How long will the Federal Reserve's helping hand keep guiding the U.S. economy?
The answer still seems to be "as long as it takes." In the meantime, fears about "tapering," the gradual wind-down of billions in monthly Fed bond purchases that's keeping interest rates low now, have caused widespread confusion and market volatility. For people buying homes, refinancing debt or investing for retirement, it's an important question. The Fed itself has said repeatedly that it will stay the course until the recovery is assured.
The real debate centers on the actual strength of the economy and what it says about Fed policy. Mixed signals on that score have caused markets to churn in recent weeks, marked by waves of record short-term fund flows in and out of equities, gold and bond funds.
Experts warn that people are reading too much into day-to-day events such as the timing of the taper. "Investors need to be careful. They can get really whipsawed," says Jerry Webman, chief economist for OppenheimerFunds. "You really need to not get caught up in these short-term market fluctuations and announcements."
What is the source of the confusion?
There is no timetable for Fed policy on rates. Back in June, Federal Reserve Chairman Ben Bernanke said the Fed might taper as early as September, but only if conditions were right. By holding off on that action this month, the central bank clearly showed it will wait to do so until the economy can manage higher rates. It will not be bound to any timetable. Its focus is entirely on the economy.
Tapering itself has been too big a focus. The unusual bond-buying program was a response to a unique situation. Long-term rates were stubbornly high despite years of Fed easing. The 30-year Treasury yield plummeted to an all-time low below 2.5 percent, and 30-year fixed mortgage rates followed to their lowest level ever at below 3.5 percent.
Those rates have since popped higher but still remain "well below the level of mortgage rates even at the peak of the housing boom," Webman says. The 30-year average has risen above 4 percent and could edge higher, Webman says. Still, mortgage rates are well below where they were even at the peak of the last housing boom, and they're affordable enough to allow a healthy level of home purchases to continue (however, higher rates have slowed refinancings, which are based entirely on relative interest-rate levels and not on affordability measures. People get refis only when rates are dropping.)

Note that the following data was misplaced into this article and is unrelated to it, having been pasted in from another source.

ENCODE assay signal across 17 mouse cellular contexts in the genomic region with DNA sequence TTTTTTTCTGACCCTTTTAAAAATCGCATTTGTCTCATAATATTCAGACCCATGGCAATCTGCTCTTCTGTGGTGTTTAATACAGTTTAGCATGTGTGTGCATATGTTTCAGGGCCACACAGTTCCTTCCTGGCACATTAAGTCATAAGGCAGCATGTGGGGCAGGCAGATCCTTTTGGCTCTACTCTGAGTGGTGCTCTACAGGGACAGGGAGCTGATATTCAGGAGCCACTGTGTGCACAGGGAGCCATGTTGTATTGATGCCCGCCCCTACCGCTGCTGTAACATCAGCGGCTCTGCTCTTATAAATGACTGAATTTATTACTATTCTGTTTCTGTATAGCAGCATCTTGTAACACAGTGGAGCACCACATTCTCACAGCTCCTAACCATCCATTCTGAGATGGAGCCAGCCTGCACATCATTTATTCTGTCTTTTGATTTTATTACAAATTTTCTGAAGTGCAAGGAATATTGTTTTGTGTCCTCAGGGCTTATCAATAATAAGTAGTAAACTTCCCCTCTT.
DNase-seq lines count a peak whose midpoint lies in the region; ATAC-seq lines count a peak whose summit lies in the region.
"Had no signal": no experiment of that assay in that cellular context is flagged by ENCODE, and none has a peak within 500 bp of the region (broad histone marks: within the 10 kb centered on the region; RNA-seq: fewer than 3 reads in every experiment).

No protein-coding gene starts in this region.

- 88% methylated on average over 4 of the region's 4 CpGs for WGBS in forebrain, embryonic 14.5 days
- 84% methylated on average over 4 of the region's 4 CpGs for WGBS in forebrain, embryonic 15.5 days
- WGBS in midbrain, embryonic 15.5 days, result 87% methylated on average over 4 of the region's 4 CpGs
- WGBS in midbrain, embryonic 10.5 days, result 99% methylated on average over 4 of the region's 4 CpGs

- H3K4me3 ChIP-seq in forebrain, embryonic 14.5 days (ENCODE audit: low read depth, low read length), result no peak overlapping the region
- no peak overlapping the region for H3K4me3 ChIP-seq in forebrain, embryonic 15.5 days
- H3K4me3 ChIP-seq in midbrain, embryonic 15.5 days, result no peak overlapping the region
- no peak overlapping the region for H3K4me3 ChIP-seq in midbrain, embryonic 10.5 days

Meanwhile, the Fed will do what it has been doing for years, providing enough credit for the economy to grow. In a note to clients after last week's Fed meeting, Fran Rodilosso, fixed-income portfolio manager at Market Vectors ETFs, said he believes "easy money is a given into 2015."
The Fed does not need to continue its long-term bond buying to keep rates low, Rodilosso says. It can influence a broad range of consumer and professional lending by using short-term rates, something it has done effectively for years.
"The Fed has been managing the economy to various degrees since the mid-1950s," says Fred Dickson, chief investment strategist at D.A. Davidson. "I don't see that changing in the next decade."
The decision not to taper does not mean the economy is sliding, as some suggest. Despite big market swings, there has been little change in the economy this year. It has continued to expand at a modest rate of just over 2 percent, and it is expected to keep doing so.
The Fed's disclosure that it might pull back from its unusual bond-buying plan was not based on any dramatic change in the economy, but on the view that things have not improved enough for a policy change. "The economy will keep growing gradually if nothing drastic comes out of the current budget deliberations," Webman says.
The budget uncertainty was one of the reasons the Fed held off on taking action at its September meeting, economists agree. That political showdown could lead to cutbacks in federal spending that could put a new drag on the economy. September also began with a relatively weak employment report that played a role in the Fed's decision.